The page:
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HongKongEcho: Decathlon Hong Kong’s Co-CEO on bucking the trends of these turbulent times

Crisis? What crisis? There’s no finish line in site for Decathlon according to the woman leading its Hong Kong expansion.

Lisa Noraz has never been one for fancy offices. The softly spoken Co-CEO of Decathlon Hong Kong is huddled over a laptop in the cosy back office of the sports retailer’s Central store. 

“Coffee?” she inquires. It’s about an hour before the shop opens to the public for the day and small groups of employees in their branded white bibs are busy unpacking the remaining boxes of stock that arrived in the early morning. She leads us into another backroom where a handful of staff mill around a humble coffee machine. Noraz removes a used capsule and goes to throw the aluminium shell into the rubbish before she catches herself, looking instead for the recycling bin. 

The 39-year-old has been with the French sporting goods powerhouse for the past four years, initially joining its nascent Hong Kong operations as a digital transformation leader. Her Co-CEO Hugo Jehlen, meanwhile, has been with the company his entire nearly-20-year career. “He’s got 100% Decathlon DNA,” she says with a laugh. “We’re very complementary in the way we work – we act as good sparring partners for each other.” 





The duo only took up their shared mantle six months ago, during a global pandemic that has pushed many retailers to the brink. Decathlon, however, seems to be thriving. 

The accessible sports store launched in Hong Kong in 2017 and has opened three new locations since 2020, bringing its total footprint to seven stores across the city.

“Hong Kongers are very savvy consumers and they’ve welcomed us with open arms,” she says.

Another store opened in Tuen Mun in July. 

“Our fully integrated business model is not really a secret anymore,” she says when explaining their remarkable resilience. “When you cut out all the middlemen by designing your own products, working closely with manufacturers, and distributing products yourself, you’re able to keep prices low.”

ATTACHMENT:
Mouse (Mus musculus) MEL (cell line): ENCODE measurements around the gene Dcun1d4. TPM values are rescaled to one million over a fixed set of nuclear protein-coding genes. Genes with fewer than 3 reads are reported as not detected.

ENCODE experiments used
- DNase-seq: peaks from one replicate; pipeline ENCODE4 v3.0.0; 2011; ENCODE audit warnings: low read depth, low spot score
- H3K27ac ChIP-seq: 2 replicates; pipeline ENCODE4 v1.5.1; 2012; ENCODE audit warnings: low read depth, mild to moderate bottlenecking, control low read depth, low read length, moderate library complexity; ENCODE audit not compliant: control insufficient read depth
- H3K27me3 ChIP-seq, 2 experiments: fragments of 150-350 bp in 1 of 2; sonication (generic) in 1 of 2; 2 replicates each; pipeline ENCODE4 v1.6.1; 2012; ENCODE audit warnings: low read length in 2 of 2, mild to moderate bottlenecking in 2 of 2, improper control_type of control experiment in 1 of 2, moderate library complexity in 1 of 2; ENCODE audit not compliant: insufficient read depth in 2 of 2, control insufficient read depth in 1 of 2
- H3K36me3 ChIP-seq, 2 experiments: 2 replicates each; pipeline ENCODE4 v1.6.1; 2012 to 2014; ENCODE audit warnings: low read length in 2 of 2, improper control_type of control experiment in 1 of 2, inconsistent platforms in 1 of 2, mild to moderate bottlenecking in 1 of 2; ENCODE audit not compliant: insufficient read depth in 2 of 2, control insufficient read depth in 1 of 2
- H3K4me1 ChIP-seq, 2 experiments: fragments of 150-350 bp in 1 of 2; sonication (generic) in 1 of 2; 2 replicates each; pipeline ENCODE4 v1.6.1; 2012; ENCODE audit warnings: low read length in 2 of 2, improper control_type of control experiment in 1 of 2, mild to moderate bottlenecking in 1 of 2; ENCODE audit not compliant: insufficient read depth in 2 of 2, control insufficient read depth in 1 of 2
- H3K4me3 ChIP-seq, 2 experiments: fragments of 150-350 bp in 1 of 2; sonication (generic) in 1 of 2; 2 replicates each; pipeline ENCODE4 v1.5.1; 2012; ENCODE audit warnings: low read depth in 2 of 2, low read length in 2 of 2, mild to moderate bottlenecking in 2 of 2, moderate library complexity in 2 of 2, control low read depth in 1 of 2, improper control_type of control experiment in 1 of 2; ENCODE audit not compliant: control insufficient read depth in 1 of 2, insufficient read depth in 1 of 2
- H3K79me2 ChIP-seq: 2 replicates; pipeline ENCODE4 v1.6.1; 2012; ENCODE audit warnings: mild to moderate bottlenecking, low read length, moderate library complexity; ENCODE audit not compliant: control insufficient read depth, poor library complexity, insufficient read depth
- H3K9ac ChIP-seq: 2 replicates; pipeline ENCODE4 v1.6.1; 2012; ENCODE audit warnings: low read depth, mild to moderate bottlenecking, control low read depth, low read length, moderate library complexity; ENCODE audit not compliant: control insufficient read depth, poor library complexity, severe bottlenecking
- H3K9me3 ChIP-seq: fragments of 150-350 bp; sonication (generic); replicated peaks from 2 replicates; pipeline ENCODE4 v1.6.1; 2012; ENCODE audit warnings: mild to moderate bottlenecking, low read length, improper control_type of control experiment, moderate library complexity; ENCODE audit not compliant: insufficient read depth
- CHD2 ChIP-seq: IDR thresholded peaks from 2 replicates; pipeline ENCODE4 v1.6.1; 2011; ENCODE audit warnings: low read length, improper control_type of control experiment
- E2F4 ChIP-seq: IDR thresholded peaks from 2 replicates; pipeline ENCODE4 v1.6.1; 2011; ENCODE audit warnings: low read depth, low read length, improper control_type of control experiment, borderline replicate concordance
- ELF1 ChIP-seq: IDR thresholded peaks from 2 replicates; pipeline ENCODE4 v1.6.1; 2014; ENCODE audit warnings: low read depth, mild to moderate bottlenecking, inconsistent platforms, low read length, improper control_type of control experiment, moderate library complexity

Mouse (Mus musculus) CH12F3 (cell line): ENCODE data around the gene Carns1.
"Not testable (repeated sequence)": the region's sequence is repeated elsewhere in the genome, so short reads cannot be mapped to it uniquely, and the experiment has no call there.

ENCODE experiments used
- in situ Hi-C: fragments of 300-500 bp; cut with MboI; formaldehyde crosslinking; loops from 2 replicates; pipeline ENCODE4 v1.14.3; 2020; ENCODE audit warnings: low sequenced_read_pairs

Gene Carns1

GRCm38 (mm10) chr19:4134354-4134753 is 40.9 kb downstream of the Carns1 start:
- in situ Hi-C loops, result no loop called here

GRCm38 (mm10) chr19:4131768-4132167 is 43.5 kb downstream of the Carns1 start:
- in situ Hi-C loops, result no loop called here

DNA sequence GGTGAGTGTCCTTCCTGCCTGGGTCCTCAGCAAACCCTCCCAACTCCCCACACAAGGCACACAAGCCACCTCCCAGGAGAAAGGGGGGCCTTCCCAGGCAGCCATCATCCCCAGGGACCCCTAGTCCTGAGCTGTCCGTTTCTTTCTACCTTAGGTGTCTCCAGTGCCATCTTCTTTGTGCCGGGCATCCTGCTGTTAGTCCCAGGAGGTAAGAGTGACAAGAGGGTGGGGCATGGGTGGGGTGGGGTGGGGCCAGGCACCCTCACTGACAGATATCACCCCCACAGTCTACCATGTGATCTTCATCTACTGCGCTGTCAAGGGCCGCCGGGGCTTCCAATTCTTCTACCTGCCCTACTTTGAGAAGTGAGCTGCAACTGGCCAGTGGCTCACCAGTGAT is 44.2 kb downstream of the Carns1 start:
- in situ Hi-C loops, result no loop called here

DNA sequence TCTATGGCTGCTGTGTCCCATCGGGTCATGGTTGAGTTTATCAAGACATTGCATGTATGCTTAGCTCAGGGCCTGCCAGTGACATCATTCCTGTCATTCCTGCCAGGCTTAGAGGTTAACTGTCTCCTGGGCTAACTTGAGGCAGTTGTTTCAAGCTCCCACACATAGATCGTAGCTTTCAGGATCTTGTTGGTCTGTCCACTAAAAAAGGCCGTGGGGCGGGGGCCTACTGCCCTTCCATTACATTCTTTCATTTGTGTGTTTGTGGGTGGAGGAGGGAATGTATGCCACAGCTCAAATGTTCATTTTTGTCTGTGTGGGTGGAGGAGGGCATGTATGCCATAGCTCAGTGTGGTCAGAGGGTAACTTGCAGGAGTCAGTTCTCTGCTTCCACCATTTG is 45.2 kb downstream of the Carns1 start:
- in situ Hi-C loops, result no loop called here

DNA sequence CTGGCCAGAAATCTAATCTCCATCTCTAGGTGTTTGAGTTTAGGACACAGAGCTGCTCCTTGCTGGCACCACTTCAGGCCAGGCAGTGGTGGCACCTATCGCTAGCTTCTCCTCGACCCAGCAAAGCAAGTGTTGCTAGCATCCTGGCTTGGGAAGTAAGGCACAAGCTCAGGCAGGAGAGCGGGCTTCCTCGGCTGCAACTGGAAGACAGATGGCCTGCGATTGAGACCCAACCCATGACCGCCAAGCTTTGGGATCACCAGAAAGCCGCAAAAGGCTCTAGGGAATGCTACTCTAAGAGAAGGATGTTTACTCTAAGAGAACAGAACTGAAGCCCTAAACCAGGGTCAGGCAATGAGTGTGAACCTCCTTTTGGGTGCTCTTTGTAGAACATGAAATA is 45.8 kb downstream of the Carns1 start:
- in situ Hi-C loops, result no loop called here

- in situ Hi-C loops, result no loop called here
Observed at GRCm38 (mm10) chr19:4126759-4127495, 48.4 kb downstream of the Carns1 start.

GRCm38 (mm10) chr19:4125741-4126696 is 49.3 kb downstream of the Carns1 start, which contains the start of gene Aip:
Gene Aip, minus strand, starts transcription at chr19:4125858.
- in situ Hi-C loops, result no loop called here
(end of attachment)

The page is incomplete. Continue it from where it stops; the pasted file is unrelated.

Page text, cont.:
That explains some of the success, but not all. In the months leading up to the outbreak of COVID-19, Decathlon began using a new third-party distribution warehouse in Hong Kong as part of the brand’s gearing up towards a more robust online offering. “We already had a very digital-focused project here which we had invested in over the past three years,” she says.  

Exercise also took on new meaning as many in the city adapted to working from home. “We have seen people become increasingly conscious of both their mental and physical health,” she notes. “In that sense we’ve been lucky to be able to accompany our users through this unique period.” 

Noraz believes the focus on health will continue, but she is wary to draw too many concrete conclusions from patterns in online and offline purchases over the past year. 

But the team will continue to experiment. “Hong Kong’s geography is very unique. For its population, if we were in Europe, we would have around 40 stores. Clearly, we can’t do that here,” she says. Its 1,500 square foot Click-and-Collect store in Ma On Shan – tiny by Decathlon’s standards – is the latest stab at a swift service for online purchases that can be collected in person. It’s one of the locations where orders placed before 1pm can be picked up that same afternoon after 6pm, while it rotates and showcases a selection of in-store products to be browsed while you wait. 

In March 2021 it rolled out another new feature, announcing a swathe of new pick-up locations, including certain 7-Elevens and Circle K’s, to offer over 700 collection touchpoints across the city. A flexible returns policy – far from a given in the local market – is another of the brand’s selling points, she adds. 

“We have to find the right balance,” Noraz says, underlining that Decathlon traditionally places great value on the experience its stores have to offer. Its mammoth Tseung Kwan O store, which includes over 72,000 square feet of indoor and outdoor shop space, is about the closest thing Hong Kong has to one of the brand’s European stores. A spacious terrace even offers a chance for customers to try out bikes or rollerblades before buying. “I think we will always need places where our users can really touch and feel products.” 

The sheer pace of Decathlon’s expansion in the territory has caught some by surprise. But the keen sailing enthusiast says it’s down to the group’s insistence on an entrepreneurial approach to operations. “Each city or country is already very autonomous. But even within our team, there is a large amount of autonomy.”  

That approach, which wouldn’t be out of place from a startup entering a new market, comes with its own hurdles. “Teammates are totally autonomous to make the best decision and measure it – people are not always used to that amount of freedom where there is no boundary of responsibilities within their role or area.” 

Nonetheless, Noraz sees the benefits in allowing creativity to thrive. “Teammates own their projects and we support them, which is an exciting challenge for us as leaders.”